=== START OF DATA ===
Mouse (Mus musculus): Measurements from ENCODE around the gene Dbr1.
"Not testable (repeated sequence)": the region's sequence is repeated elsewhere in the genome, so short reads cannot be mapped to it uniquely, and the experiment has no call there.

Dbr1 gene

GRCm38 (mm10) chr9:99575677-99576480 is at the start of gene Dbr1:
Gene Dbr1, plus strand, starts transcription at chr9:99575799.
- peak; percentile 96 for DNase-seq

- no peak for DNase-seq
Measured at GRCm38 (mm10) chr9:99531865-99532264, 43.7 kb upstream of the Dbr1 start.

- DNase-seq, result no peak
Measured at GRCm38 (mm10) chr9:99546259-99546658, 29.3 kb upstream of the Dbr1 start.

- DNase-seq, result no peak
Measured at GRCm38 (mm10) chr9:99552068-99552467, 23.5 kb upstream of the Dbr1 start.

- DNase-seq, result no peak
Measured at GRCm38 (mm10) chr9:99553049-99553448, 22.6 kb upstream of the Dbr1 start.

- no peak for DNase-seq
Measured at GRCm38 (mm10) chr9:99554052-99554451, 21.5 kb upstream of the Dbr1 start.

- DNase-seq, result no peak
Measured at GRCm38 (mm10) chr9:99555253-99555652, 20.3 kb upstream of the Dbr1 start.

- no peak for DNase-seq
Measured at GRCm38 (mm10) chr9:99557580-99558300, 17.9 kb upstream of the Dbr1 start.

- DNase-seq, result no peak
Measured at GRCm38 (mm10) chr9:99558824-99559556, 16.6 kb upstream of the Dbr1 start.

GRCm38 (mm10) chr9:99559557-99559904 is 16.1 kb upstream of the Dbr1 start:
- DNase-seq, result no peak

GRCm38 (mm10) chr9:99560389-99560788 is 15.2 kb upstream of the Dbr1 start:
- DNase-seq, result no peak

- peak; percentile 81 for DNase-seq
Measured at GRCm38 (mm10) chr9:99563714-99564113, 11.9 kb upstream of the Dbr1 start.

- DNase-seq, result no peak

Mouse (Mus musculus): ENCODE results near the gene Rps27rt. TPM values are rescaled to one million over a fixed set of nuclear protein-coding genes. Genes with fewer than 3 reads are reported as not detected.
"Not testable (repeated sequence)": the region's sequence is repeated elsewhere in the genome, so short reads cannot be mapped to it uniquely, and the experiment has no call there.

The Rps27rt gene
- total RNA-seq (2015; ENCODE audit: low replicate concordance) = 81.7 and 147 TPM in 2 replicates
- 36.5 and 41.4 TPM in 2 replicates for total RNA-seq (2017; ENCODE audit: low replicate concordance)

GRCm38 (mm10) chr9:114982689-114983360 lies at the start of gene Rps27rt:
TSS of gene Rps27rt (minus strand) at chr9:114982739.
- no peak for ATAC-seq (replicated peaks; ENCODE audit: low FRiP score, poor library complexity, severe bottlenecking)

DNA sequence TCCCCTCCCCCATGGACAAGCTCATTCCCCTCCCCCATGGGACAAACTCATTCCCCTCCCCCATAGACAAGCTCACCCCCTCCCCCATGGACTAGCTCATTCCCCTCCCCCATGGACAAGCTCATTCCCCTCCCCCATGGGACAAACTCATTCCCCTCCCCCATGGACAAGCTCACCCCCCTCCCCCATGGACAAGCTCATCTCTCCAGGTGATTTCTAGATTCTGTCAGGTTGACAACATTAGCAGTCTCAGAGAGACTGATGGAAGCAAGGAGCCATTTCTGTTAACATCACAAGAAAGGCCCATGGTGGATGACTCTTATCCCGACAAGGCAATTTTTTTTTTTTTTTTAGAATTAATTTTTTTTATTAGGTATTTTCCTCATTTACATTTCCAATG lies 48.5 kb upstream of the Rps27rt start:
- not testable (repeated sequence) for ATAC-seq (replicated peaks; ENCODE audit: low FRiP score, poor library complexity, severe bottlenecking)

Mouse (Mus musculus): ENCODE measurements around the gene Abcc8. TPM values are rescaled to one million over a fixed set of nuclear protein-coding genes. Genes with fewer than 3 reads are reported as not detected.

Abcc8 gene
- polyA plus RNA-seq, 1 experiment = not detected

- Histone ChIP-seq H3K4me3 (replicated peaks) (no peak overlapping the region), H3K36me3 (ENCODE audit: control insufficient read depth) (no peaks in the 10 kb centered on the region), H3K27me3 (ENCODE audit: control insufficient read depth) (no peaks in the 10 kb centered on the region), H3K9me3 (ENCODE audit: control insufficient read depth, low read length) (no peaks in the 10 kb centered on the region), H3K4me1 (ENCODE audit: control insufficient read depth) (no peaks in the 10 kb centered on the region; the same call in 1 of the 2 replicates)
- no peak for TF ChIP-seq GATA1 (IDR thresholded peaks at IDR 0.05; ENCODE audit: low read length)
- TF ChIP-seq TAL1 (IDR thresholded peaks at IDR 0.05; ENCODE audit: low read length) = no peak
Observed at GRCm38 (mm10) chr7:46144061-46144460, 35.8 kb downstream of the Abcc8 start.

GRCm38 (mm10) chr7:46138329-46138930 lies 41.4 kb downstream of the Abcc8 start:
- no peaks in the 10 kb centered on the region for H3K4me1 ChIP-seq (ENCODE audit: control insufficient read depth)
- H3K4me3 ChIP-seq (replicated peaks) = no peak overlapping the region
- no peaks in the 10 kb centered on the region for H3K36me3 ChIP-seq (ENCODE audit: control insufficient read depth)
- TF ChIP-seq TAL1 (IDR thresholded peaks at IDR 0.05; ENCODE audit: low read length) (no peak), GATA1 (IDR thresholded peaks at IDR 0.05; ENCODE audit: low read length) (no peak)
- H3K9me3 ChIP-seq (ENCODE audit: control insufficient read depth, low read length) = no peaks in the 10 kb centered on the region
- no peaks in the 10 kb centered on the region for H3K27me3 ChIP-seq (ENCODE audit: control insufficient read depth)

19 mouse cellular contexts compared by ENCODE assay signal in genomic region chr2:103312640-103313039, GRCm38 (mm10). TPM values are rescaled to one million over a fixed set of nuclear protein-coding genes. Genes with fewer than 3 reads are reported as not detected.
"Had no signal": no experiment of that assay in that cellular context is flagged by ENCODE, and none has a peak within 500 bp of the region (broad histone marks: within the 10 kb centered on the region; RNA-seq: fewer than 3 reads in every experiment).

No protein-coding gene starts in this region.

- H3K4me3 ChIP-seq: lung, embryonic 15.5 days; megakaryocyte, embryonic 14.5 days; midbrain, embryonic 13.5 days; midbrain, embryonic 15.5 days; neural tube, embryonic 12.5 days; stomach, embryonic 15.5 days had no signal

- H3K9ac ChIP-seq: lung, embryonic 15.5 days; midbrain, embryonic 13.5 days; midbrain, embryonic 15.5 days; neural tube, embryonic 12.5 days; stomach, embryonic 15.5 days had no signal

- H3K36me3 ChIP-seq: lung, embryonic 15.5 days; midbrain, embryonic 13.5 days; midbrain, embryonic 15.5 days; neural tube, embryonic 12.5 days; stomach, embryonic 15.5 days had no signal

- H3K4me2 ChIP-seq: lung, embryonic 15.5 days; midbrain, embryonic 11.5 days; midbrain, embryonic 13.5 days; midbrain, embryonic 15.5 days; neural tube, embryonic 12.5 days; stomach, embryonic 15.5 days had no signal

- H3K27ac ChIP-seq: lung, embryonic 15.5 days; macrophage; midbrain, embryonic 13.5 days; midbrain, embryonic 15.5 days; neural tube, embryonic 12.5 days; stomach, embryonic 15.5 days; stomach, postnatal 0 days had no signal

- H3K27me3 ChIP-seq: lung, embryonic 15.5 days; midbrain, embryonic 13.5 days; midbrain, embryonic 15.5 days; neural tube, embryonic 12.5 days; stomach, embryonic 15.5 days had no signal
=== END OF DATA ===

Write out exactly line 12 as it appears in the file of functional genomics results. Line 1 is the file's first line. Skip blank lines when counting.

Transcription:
Measured at GRCm38 (mm10) chr9:99552068-99552467, 23.5 kb upstream of the Dbr1 start.